Academic Skills, Pedagogy, teaching

History without Homework?

I recently finished Alfie Kohn‘s recent book The Homework Myth and found myself intrigued by his argument and his extensive use of evidence to debunk a number of common conceptions about homework and its value. He very thoroughly challenges the idea that homework serves a valuable purpose — either for helping students learn skills by practicing, or by providing a “non-academic” benefit through time management skills or improved character. At the heart of his argument seems to be an earnest, and compelling, vision that students need time to be kids and do things with their families that extend beyond protracted battles over homework completion and the attendant grades that come along with doing this work.

Particularly convincing was Kohn’s challenge to the idea that homework provides a benefit for students by allowing them to “practice” the skills they learned at home. Situating this idea in the context of B.F. Skinner and his vision of behaviorism, Kohn contends that this assumption views students as comparable to pets in that both can eventually learn certain skills through endless rote repetition. Although perhaps a bit sensationalistic (and perhaps I’m dressing it up to be more inflammatory than Kohn himself put it), I nevertheless found the point really persuasive as it meshes with an aspiration of mine to avoid encouraging students to think about history and the habits of mind unique to the discipline as extending merely to a cycle of “reading-memorizing-regurgitating.”

While I see Kohn’s argument as particularly valuable and pertinent to elementary school classrooms, I’m still having a hard time conceptualizing how I could harness his totalizing vision in my own classroom. Kohn does mention a number of middle and upper school teachers in his book that have implemented “no homework” policies, he doesn’t lay out a detailed vision of how precisely this works in practice. Nevertheless, he does mention a few specific suggestions that teachers should consider to begin moving in the direction of minimizing homework by ensuring that what they do assign meets a few key criteria. In Kohn’s vision, homework should be:

  1. Activities naturally suited to the home — things like interviewing parents, discussing current events or issues addressed in the classroom, and the like;
  2. Activities not normally considered homework — things like cooking, playing crossword puzzles, watching and discussing television or movies together, building things, and other things that have students engage with adults in a critical and inquisitive manner;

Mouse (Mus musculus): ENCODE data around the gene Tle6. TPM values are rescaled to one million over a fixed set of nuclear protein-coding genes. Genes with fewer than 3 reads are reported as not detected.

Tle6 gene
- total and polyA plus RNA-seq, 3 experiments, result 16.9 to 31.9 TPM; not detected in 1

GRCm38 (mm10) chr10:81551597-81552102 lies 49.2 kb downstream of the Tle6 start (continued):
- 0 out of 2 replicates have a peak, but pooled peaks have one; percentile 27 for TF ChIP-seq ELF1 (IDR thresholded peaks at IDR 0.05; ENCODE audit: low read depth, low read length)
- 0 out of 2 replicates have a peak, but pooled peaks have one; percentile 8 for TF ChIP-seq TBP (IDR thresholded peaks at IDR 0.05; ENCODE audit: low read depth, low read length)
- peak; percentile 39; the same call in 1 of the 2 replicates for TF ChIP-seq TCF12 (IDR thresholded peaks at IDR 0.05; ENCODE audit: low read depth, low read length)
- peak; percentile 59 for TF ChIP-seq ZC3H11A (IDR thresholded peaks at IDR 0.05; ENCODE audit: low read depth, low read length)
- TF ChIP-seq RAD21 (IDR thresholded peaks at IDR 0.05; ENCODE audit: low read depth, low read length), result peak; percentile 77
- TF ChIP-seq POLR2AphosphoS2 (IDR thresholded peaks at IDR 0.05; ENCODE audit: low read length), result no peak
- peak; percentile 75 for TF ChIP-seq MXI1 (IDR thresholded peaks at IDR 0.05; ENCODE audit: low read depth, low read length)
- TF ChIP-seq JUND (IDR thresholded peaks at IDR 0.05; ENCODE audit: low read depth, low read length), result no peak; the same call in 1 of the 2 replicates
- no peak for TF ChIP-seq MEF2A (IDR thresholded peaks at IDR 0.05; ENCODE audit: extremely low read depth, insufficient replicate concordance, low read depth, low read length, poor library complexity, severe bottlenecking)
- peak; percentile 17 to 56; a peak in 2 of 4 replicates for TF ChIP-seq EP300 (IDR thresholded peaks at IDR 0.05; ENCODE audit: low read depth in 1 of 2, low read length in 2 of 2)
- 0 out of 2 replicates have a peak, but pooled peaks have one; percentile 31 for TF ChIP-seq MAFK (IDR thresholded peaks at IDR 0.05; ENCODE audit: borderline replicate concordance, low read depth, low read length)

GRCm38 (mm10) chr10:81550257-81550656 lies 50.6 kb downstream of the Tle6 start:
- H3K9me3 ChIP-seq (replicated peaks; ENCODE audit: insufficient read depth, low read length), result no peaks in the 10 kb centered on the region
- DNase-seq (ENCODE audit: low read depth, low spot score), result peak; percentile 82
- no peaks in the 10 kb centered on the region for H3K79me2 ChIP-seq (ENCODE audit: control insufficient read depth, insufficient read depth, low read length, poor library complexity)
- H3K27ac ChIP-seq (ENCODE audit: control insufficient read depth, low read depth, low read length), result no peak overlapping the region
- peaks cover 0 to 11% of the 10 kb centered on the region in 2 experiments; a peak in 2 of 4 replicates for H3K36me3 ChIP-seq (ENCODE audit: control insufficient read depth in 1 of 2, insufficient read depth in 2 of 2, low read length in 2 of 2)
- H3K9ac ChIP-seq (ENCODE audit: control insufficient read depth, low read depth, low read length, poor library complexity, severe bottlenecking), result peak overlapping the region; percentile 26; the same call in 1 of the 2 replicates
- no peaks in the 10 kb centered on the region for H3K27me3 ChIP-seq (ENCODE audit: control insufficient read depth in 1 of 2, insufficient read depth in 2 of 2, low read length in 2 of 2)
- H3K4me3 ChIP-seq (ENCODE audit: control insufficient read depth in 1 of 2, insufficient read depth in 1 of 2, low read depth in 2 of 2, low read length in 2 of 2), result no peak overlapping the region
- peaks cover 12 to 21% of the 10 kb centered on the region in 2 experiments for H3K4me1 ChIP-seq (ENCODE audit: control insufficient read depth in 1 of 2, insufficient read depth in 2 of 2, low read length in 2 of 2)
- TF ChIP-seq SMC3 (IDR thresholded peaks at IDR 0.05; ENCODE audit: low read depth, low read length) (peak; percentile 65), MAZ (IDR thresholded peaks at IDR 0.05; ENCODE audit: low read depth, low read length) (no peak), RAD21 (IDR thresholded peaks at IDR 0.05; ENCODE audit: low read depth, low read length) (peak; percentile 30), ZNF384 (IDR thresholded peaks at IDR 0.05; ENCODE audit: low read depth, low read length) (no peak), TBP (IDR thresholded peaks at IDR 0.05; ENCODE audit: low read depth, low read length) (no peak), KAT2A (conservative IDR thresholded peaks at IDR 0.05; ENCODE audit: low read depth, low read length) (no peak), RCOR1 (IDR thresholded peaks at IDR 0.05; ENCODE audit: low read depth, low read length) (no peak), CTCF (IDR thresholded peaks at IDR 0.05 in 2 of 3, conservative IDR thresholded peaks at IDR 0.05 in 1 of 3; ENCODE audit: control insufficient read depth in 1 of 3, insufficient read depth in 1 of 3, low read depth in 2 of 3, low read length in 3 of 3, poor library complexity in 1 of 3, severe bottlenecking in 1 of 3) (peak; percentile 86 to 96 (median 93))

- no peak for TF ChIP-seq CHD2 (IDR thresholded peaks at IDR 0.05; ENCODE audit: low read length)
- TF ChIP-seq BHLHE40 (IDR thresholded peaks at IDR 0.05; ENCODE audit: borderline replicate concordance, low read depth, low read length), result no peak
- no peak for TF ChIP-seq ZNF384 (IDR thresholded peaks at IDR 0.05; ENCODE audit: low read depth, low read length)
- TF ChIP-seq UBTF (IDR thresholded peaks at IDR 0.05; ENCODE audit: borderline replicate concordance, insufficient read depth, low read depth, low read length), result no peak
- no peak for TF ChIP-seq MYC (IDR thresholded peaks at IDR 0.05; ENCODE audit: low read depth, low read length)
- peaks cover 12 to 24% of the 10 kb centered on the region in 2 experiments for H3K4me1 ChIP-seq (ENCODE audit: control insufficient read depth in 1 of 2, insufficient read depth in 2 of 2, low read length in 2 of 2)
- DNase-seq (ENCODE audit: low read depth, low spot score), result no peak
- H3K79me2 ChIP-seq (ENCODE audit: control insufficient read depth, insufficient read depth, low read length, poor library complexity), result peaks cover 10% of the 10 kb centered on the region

3. Reading — in this case material that is of the student’s own choosing, which should help them build vocabulary, pursue their own interests and passions, and develop an authentic interest in discovery and learning for its own sake.

I think it made a lot of sense for Kohn to provide (wow, this is about to get super-meta here) a scaffold for his readers to approach these concepts at various levels of comfort. In other words, his suggestions allow a variety of teachers — those who’ve imbibed various quantities of the Kohn Kool Aid — to implement his suggestions in their own classrooms.

When I think about these general guidelines I’m better able to envision ways in which I could help reduce the more traditional, behaviorist-inspired style of homework. There’s certainly some good potential in a history class for genealogy-related assignments, oral history interview work, and researching the provenance behind valued family heirlooms. Additionally, having students learn how to seek out meaningful, scholarly work about topic in which they’re interested would also be a tenable thing to implement. Nevertheless, I’m still struggling with how I could adopt more of Kohn’s vision in an upper school history classroom. While contained classrooms in elementary school lend themselves more readily to this “no homework” approach as they offer sustained amounts of time with the same students that allow for in-depth exploration and sustained inquiry, I’m having a tough time thinking about how this might work in a 45 minute class period. Of course, it might just be that I’m familiar with the habits and routines I’ve developed over the past six years and it’s easier to imagine that the grass is greener on the other side of the fence where class periods are longer, whereas these challenges will exist whether one’s class period is 45, 60, or 90 minutes.